To paraphrase a great movie about Russians accidentally invading the U.S., ‘The Robots Are Coming! The Robots Are Coming!‘ Indeed, they’re already here. They’re just not smart enough yet to rule the world. Steve Ranger thinks artificial intelligence (AI) has a big problem. Human stupidity.
The closest most of us get to artificial intelligence is, 1) Siri or other digital assistants in our machines, 2) politicians, 3) talking heads on cable news channels, 4) various and sundry relatives.
AI has a distinct definition:
Artificial intelligence is intelligence exhibited by machines. In computer science, an ideal “intelligent” machine is a flexible rational agent that perceives its environment and takes actions that maximize its chance of success at some goal. Colloquially, the term “artificial intelligence” is applied when a machine mimics “cognitive” functions that humans associate with other human minds, such as “learning” and “problem solving”. As machines become increasingly capable, mental facilities once thought to require intelligence are removed from the definition.
A credit card processing device which reads our credit card account number is no longer considered AI, but a device– Mac, iPhone, iPad, Watch– that interacts with voice commands and responses is. Your iPhone is an AI device. Ditto for others that use machine learning to communicate with humans.
According to Bloomberg’s Jack Clark, 2015 has been a landmark year for artificial intelligence, with the number of software projects that use AI within Google increasing from a “sporadic usage” in 2012 to more than 2,700 projects. Clark also presents factual data indicating that error rates in image processing tasks have fallen significantly since 2011. He attributes this to an increase in affordable neural networks, due to a rise in cloud computing infrastructure and to an increase in research tools and datasets. Other cited examples include Microsoft’s development of a Skype system that can automatically translate from one language to another and Facebook’s system that can describe images to blind people.
Useful operations, but of a pedestrian nature, right?
Ranger sees differences between Siri responding to a query and AI that could match and then exceed capabilities of the human mind.
AI and machine learning will be able to take on even more complicated tasks, but it could still be half a century or more before AI capable of human-level intelligence is built. And, then, even longer before the sort of super-intelligence emerges that excites some, terrifies others and has provided plot lines for science fiction for decades. One may (eventually) lead to the other, but conflating today’s AI and machine learning with tomorrow’s Skynet is not helpful.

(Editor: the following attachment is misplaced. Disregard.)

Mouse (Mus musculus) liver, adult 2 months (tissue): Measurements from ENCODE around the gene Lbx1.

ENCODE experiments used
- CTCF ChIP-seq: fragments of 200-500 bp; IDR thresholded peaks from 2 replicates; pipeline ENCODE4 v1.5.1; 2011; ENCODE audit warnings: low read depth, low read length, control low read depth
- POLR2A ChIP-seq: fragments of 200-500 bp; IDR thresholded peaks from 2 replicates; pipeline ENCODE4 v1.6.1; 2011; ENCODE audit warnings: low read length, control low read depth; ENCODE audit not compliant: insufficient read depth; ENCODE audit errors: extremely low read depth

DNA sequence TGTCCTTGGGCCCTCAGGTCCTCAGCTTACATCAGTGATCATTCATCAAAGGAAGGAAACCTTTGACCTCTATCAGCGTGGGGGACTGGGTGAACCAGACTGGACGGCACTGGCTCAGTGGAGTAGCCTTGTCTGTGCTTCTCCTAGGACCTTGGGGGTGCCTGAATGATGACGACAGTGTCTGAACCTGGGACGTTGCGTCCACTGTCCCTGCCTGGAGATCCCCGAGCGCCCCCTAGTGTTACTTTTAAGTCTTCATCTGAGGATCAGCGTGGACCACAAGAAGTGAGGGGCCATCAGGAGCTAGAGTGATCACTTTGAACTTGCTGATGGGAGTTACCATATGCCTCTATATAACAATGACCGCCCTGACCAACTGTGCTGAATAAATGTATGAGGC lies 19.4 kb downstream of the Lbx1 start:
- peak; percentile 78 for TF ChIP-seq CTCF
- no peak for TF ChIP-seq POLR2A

So, no Skynet on the visible horizon?
Today’s AI is helping companies to improve customer services or fine tune their decision-making by spotting trends in data that would otherwise be invisible, and helping them automate mundane tasks, or even create whole new services.
Pedestrian, indeed. Human intelligence has a vast spectrum of both knowledge and understanding, both visible, both dynamic, so how should we expect artificial intelligence to be any different?
But perhaps more dangerous is the assumption that we treat AI as a magical, mystical source of truth. As the introduction to our special report makes clear, the output of the algorithm is only ever as good as the data put in, or the rules that humans set. The black box nature of algorithms that can learn and evolve in ways their human developers find hard to follow should not mean that their answers be accepted without question.
Yet, humans take fake news as if it’s real and act accordingly, and seem to be as dismissive of science as easily as calories in a Big Mac are forgotten.
It’s also important to consider the impact of AI in its broadest sense: such technologies have the capability to significantly alter some jobs, create some and destroy others. The developers of this technology and its users need to consider and acknowledge the potential consequences, for good and for ill. AI-powered autonomous vehicles may cut pollution and make travel more efficient and fun — but may also put many drivers out of work as a result.
Will humans be proactive in integrating AI systems appropriately or responsibly, or will greed– as it always has– rule the decisions to implement ever more artificial intelligent systems?
Artificial intelligence and machine learning are not what we need to worry about: rather, it’s failings in human intelligence, and our own ability to learn.
So far, the track record of humans accepting such change hasn’t been very good. As much as I look forward to a Siri-like AI that can interact with humans as a human, I do not relish a world where artificial intelligence and robotic systems do all the work while humans are then free to do anything and everything else. Humans don’t have a good track record for such freedom.